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Saturday, October 18, 2014

SCIENCE/HEALTH/P4 MEDICINE#FORWARDED BY GEORGE KURIAN




(As we know,advancements in science is rapidly moving forward. We have breakthroughs in science and health as the time moves. We have to explore every avenue to have better health and longevity. The following is the future of medicine but it is also the medicine of today.Hope our respected New World readers will enjoy.) New World
(Personalized Medicine: From Theory to Practice)

P4 Medicine: What Are We Waiting For?
Posted on October 20, 2010 by Ryan Squire
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Ralph Snyderman, MD
By: Ralph Snyderman, MD
Chancellor Emeritus and James B. Duke Professor of Medicine, Duke University
Chairman, Proventys, Inc.


The current focus of health care is to treat episodes of disease rather than to prevent them. But now we have a better approach – finding each patient’s potential health risks, preventing diseases before they manifest, and treating them more coherently if they do.


The most exciting truth about personalized medicine, or P4 Medicine, is that the four Ps (Predictive, Preventive, Personalized and Participatory) can begin to be implemented even with today’s technology. It all starts with physicians and patients discussing the patient’s health, evaluating health risks and needs, and developing goals and plans to meet them. It is my hope that individuals will visit their doctor at least once a year so that their health and health risks can be evaluated and a plan created for what they should do to avoid them. It’s not good enough for patients to see the doctor only when they get sick. Patients, along with their physicians, need to be proactive and get involved with their health planning before illness occurs.

Personalized health planning is essential to successfully preventing and minimizing chronic disease. By recognizing the patient’s health risks and needs, physicians, along with the patient, can formulate a personalized health plan to address each patient’s needs. Not only does this provide the patient with better and more preventive medical care, planning gets the patient engaged in their own health. Too often, doctors attempt to treat patients without their involvement, input, or engagement. But with personalized health plans, patients are encouraged to proactively take more control of their own health instead of simply getting a prescription and calling it a day.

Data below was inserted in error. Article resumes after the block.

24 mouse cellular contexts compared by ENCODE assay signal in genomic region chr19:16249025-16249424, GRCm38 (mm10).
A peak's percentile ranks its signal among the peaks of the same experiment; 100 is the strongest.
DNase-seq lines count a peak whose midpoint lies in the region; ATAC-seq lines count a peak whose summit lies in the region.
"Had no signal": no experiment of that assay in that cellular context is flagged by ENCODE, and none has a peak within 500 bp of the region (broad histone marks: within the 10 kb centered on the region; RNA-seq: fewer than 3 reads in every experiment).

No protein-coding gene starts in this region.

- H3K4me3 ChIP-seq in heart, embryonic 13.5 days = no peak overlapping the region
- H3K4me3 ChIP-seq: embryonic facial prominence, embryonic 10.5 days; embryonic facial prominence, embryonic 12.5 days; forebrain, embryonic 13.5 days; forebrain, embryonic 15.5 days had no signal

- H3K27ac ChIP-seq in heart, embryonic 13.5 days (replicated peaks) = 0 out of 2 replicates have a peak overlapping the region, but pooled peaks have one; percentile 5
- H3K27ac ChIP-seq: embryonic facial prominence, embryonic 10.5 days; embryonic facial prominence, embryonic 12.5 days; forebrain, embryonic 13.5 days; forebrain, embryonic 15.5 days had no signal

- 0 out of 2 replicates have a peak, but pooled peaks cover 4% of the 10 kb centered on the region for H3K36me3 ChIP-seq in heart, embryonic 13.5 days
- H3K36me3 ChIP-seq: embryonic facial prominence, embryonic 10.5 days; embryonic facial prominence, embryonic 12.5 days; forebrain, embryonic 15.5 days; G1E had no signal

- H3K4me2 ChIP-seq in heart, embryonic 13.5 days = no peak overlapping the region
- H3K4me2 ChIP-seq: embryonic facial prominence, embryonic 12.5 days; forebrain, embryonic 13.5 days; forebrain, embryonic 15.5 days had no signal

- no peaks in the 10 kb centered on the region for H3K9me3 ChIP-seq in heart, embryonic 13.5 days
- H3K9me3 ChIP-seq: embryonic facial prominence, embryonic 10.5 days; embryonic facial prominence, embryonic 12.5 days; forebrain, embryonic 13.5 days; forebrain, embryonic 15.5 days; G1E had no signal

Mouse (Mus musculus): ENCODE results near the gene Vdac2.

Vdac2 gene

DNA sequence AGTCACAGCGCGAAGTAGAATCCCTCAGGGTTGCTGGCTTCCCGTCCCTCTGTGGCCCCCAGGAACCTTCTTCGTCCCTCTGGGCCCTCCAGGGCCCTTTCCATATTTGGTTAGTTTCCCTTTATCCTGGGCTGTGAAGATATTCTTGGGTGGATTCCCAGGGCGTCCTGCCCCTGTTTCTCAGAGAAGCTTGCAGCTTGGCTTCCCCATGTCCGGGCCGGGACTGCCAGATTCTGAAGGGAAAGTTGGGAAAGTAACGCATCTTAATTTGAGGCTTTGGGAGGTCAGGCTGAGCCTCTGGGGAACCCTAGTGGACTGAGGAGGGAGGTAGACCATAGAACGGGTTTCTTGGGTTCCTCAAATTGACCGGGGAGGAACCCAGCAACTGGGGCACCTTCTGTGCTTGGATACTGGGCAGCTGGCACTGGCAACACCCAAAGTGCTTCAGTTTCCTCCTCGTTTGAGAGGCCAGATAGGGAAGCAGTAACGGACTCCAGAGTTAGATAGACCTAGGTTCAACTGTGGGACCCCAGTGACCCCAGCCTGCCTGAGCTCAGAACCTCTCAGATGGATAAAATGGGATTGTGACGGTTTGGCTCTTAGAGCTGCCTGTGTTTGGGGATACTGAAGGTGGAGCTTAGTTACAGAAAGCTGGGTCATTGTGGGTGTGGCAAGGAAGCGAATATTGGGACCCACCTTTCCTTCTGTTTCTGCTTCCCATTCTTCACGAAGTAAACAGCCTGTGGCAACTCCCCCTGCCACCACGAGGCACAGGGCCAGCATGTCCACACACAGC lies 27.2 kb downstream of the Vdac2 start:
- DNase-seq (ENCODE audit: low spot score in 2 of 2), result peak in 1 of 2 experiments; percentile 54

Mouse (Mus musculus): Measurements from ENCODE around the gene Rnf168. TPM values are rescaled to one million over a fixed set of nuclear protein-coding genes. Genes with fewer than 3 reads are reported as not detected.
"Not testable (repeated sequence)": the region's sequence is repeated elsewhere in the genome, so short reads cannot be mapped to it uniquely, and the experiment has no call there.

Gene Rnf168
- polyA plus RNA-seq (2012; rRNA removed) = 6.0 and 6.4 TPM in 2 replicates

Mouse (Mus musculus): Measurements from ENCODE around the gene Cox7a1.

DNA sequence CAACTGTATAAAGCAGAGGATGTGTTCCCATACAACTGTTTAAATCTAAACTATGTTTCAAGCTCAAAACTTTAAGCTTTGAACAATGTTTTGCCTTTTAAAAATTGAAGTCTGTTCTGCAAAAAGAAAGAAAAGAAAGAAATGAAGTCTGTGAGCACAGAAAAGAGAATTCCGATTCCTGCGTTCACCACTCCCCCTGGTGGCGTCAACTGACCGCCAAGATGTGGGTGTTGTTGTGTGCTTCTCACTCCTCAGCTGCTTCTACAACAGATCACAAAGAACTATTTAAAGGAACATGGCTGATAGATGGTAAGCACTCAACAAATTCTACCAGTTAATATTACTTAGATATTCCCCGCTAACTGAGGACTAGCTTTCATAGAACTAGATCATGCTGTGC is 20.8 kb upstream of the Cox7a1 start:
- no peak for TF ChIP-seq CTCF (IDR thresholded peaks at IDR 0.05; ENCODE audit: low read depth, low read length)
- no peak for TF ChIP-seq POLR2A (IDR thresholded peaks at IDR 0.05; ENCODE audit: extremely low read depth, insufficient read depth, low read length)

While P4 Medicine incorporates genomics as an aid to identify risks, it is not the same as genomic medicine. Genomic information can contribute to refining health risks, but there are many other ways to do this as well. Patients inherit different genetic health strengths and weaknesses, and defining these can be important as environmental factors also play a critical role in health and disease. Personalized health planning takes a broad view of how each individual’s health risks are determined and the individual’s health needs are translated into a plan of care over time.
P4 Medicine can begin with technologies that exist and information that is currently available. It can incorporate newer technologies as they become reliable. The best way to start a new concept such as P4 Medicine is to create a working clinical model and improve it as new knowledge is delivered.
A good example to illustrate the value of working models is the Wright brothers’ first flight. The idea and basic physics behind flight existed 100 years before the first flight took place in North Carolina but little progress was made until the flight occurred. Even though the first successful flight was brief and the airplane crude, once it worked, improvements occurred rapidly. We need to implement P4 processes immediately since once shown to be effective, they will be rapidly improved upon.

Thus, P4 Medicine can and should begin now. P4 Medicine is the medicine of the future, but it is also the medicine of today.
What barriers do you see to physicians creating annual health plans for each of his/her patients?
What techniques or programs do you think will work best to persuade or encourage patients to take more responsibility for better care to patients.

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